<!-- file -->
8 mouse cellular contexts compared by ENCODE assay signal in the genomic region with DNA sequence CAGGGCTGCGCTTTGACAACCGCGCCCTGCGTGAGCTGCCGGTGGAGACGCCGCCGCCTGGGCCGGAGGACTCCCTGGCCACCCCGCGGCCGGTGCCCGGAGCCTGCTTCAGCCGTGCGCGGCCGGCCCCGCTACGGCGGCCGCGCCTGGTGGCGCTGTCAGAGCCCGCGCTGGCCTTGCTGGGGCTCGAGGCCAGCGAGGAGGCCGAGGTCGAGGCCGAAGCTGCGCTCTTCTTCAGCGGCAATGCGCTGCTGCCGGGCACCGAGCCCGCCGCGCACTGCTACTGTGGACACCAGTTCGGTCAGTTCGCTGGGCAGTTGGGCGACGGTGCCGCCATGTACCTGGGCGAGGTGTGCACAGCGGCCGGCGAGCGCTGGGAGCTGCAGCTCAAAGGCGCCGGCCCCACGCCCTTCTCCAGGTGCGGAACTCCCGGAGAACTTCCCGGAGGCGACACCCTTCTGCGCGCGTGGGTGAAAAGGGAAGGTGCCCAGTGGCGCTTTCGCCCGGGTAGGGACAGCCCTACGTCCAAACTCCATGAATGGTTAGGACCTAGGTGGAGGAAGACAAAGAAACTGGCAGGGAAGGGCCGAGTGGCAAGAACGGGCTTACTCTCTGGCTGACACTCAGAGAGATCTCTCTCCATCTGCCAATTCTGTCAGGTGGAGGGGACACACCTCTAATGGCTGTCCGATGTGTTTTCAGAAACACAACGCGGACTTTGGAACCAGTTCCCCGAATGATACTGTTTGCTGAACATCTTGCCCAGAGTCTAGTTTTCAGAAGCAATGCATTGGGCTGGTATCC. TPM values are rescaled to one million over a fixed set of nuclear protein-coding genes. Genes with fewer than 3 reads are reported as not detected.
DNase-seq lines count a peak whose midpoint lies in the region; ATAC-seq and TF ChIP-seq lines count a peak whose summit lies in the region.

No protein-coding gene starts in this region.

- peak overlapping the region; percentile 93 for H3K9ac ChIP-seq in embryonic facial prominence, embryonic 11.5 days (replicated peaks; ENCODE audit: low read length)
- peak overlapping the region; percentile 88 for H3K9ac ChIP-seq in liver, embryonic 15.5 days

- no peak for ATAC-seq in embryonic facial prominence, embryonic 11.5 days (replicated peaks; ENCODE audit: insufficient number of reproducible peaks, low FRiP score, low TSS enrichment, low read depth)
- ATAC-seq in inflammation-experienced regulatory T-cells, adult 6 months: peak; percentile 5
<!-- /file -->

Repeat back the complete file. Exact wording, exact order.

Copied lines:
8 mouse cellular contexts compared by ENCODE assay signal in the genomic region with DNA sequence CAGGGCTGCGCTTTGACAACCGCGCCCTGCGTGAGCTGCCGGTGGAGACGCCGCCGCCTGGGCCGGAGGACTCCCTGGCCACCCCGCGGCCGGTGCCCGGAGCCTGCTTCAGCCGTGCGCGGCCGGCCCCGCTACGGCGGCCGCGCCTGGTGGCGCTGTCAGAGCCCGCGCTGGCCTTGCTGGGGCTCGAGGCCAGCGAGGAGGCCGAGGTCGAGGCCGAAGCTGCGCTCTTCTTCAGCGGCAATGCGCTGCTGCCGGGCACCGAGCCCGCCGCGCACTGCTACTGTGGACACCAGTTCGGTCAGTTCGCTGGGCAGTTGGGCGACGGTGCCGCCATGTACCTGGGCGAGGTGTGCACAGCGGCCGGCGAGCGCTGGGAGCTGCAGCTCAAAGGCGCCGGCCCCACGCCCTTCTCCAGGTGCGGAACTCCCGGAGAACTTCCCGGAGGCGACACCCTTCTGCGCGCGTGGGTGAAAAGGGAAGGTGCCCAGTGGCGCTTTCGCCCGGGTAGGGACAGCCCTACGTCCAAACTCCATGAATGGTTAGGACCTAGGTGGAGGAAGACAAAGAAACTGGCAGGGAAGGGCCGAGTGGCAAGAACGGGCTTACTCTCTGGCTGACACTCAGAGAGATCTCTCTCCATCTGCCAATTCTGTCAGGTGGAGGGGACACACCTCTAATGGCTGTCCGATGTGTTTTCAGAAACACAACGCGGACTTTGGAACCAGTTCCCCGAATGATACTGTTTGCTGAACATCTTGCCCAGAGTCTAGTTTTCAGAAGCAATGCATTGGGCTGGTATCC. TPM values are rescaled to one million over a fixed set of nuclear protein-coding genes. Genes with fewer than 3 reads are reported as not detected.
DNase-seq lines count a peak whose midpoint lies in the region; ATAC-seq and TF ChIP-seq lines count a peak whose summit lies in the region.

No protein-coding gene starts in this region.

- peak overlapping the region; percentile 93 for H3K9ac ChIP-seq in embryonic facial prominence, embryonic 11.5 days (replicated peaks; ENCODE audit: low read length)
- peak overlapping the region; percentile 88 for H3K9ac ChIP-seq in liver, embryonic 15.5 days

- no peak for ATAC-seq in embryonic facial prominence, embryonic 11.5 days (replicated peaks; ENCODE audit: insufficient number of reproducible peaks, low FRiP score, low TSS enrichment, low read depth)
- ATAC-seq in inflammation-experienced regulatory T-cells, adult 6 months: peak; percentile 5